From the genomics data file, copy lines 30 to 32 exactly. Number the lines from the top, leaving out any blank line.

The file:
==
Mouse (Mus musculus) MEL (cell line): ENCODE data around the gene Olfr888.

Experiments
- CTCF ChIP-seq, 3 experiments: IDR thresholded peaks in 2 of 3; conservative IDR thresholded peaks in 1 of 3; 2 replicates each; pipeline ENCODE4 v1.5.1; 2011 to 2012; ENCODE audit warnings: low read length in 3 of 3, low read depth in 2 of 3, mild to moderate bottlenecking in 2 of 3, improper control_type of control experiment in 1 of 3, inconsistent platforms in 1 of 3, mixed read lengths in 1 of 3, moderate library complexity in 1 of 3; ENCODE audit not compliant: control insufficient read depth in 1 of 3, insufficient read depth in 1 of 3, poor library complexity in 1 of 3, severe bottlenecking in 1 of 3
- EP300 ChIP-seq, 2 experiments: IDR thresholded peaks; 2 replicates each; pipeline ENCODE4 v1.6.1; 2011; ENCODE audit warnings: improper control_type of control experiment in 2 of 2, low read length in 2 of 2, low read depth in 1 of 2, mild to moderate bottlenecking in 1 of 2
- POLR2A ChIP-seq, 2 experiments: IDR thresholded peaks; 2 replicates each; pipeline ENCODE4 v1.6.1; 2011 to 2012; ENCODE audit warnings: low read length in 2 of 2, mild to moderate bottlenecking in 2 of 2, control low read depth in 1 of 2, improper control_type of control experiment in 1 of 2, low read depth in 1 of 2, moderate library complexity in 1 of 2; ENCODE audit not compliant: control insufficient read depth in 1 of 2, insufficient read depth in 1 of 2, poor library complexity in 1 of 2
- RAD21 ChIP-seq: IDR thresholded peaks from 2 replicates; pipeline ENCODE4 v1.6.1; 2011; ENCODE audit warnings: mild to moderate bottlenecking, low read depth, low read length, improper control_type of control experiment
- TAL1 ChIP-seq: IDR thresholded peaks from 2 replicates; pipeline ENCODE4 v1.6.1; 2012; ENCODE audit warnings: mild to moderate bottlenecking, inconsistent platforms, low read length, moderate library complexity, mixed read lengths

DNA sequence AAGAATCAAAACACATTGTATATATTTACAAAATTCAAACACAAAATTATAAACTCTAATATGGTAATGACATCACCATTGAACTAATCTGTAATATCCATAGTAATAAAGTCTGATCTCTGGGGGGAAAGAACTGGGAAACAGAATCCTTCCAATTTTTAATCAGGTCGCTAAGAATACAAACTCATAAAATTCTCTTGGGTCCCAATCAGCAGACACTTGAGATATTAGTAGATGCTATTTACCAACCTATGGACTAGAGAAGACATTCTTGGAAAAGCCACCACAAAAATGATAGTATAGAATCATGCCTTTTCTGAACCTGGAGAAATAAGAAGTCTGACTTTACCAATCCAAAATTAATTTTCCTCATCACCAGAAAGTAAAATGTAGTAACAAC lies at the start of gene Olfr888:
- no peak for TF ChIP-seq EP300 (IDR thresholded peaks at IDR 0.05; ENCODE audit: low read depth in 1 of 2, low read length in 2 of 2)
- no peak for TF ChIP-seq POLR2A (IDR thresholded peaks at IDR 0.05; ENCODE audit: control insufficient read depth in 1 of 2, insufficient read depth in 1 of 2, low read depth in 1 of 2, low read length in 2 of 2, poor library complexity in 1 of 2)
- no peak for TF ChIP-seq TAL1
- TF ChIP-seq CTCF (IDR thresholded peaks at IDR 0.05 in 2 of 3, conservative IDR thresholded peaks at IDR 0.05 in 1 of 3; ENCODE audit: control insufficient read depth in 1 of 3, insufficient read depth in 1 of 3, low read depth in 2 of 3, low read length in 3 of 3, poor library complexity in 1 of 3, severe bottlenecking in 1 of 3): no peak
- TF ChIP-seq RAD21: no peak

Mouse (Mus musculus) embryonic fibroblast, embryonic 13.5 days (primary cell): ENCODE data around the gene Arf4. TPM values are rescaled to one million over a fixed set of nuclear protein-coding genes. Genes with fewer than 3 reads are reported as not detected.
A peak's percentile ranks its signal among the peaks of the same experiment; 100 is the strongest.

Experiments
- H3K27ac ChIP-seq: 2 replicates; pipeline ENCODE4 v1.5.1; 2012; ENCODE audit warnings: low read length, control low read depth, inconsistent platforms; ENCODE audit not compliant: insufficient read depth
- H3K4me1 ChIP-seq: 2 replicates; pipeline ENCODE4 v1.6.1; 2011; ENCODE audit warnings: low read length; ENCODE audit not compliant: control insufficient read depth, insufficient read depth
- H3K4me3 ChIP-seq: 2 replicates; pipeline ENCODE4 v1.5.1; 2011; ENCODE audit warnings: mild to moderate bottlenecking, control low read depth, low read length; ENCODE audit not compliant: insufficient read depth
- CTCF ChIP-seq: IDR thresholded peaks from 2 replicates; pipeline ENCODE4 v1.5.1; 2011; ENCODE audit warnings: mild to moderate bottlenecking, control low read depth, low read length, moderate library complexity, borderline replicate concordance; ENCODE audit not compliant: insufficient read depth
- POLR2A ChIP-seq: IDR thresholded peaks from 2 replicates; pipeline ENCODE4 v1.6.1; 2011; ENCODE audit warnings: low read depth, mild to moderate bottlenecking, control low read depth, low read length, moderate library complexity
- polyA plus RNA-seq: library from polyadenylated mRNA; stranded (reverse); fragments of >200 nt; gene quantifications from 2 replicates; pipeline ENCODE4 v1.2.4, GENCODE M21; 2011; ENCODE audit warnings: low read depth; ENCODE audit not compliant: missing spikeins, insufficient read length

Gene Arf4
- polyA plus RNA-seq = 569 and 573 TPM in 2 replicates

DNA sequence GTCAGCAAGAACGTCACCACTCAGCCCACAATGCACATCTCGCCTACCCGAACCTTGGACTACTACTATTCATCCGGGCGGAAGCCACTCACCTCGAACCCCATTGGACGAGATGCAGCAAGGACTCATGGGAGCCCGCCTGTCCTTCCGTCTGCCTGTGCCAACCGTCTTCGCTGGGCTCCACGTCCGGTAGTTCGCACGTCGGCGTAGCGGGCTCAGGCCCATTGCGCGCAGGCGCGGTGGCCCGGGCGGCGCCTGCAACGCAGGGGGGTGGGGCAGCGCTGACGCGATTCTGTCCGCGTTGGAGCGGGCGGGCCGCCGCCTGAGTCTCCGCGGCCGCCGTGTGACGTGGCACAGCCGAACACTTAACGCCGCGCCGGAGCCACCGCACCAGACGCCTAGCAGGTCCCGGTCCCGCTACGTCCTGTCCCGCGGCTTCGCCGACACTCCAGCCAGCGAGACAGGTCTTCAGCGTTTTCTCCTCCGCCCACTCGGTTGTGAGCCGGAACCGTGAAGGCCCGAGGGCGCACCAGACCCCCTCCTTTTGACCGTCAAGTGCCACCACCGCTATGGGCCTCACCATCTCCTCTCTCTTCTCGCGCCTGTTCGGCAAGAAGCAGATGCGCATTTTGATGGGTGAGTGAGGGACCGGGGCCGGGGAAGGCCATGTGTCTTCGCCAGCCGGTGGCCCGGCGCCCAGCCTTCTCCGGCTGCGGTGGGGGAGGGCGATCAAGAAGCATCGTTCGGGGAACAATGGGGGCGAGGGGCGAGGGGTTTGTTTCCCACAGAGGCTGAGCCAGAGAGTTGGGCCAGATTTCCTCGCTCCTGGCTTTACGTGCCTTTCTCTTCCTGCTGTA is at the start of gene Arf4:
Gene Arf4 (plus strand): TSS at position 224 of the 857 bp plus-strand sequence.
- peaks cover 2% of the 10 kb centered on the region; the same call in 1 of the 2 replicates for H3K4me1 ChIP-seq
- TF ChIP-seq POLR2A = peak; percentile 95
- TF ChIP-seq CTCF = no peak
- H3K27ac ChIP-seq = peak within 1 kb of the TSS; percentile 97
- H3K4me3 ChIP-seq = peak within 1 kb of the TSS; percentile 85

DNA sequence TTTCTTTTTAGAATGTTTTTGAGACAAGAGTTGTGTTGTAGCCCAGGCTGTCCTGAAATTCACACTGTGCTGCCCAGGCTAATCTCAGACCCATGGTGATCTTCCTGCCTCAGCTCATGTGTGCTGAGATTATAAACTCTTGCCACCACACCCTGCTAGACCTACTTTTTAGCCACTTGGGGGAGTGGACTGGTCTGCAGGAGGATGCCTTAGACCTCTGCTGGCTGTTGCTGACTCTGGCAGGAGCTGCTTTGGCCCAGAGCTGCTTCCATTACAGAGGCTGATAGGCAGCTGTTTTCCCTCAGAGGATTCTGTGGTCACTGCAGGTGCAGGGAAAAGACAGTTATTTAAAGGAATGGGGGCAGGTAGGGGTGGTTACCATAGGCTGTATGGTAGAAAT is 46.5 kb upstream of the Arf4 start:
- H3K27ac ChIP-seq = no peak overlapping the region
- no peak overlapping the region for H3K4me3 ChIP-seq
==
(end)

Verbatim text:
- H3K27ac ChIP-seq = peak within 1 kb of the TSS; percentile 97
- H3K4me3 ChIP-seq = peak within 1 kb of the TSS; percentile 85

DNA sequence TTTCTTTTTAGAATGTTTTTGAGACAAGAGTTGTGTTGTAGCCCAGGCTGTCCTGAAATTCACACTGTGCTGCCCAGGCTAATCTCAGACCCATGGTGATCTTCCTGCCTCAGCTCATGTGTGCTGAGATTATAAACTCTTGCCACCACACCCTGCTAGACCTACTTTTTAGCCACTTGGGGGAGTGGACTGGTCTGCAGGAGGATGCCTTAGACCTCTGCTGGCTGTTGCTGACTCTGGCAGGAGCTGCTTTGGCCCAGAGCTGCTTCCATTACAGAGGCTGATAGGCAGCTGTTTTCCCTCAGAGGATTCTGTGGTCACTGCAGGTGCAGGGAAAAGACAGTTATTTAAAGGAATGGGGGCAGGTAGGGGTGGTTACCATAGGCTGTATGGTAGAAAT is 46.5 kb upstream of the Arf4 start: